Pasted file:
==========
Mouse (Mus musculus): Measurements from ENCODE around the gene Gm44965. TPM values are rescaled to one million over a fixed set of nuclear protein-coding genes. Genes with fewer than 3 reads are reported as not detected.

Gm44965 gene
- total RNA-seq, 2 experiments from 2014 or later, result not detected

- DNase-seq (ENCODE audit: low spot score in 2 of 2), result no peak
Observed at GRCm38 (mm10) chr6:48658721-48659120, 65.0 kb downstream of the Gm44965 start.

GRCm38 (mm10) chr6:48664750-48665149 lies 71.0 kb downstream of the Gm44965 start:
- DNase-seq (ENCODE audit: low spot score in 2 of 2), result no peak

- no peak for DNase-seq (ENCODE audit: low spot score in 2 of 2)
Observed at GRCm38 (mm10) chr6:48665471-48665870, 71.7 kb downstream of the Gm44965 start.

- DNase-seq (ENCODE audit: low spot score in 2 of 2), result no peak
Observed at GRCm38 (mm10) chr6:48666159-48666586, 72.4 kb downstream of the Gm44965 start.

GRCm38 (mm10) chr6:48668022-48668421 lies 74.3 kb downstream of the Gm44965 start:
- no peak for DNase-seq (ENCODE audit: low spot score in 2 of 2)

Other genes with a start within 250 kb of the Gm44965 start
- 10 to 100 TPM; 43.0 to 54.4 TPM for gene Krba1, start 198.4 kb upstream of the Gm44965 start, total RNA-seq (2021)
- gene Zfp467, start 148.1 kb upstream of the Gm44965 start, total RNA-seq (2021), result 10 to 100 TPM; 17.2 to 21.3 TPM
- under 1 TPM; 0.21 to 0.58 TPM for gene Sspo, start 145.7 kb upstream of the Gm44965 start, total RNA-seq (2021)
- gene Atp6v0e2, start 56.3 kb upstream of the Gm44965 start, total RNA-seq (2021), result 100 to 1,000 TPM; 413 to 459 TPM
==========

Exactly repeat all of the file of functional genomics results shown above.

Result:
Mouse (Mus musculus): Measurements from ENCODE around the gene Gm44965. TPM values are rescaled to one million over a fixed set of nuclear protein-coding genes. Genes with fewer than 3 reads are reported as not detected.

Gm44965 gene
- total RNA-seq, 2 experiments from 2014 or later, result not detected

- DNase-seq (ENCODE audit: low spot score in 2 of 2), result no peak
Observed at GRCm38 (mm10) chr6:48658721-48659120, 65.0 kb downstream of the Gm44965 start.

GRCm38 (mm10) chr6:48664750-48665149 lies 71.0 kb downstream of the Gm44965 start:
- DNase-seq (ENCODE audit: low spot score in 2 of 2), result no peak

- no peak for DNase-seq (ENCODE audit: low spot score in 2 of 2)
Observed at GRCm38 (mm10) chr6:48665471-48665870, 71.7 kb downstream of the Gm44965 start.

- DNase-seq (ENCODE audit: low spot score in 2 of 2), result no peak
Observed at GRCm38 (mm10) chr6:48666159-48666586, 72.4 kb downstream of the Gm44965 start.

GRCm38 (mm10) chr6:48668022-48668421 lies 74.3 kb downstream of the Gm44965 start:
- no peak for DNase-seq (ENCODE audit: low spot score in 2 of 2)

Other genes with a start within 250 kb of the Gm44965 start
- 10 to 100 TPM; 43.0 to 54.4 TPM for gene Krba1, start 198.4 kb upstream of the Gm44965 start, total RNA-seq (2021)
- gene Zfp467, start 148.1 kb upstream of the Gm44965 start, total RNA-seq (2021), result 10 to 100 TPM; 17.2 to 21.3 TPM
- under 1 TPM; 0.21 to 0.58 TPM for gene Sspo, start 145.7 kb upstream of the Gm44965 start, total RNA-seq (2021)
- gene Atp6v0e2, start 56.3 kb upstream of the Gm44965 start, total RNA-seq (2021), result 100 to 1,000 TPM; 413 to 459 TPM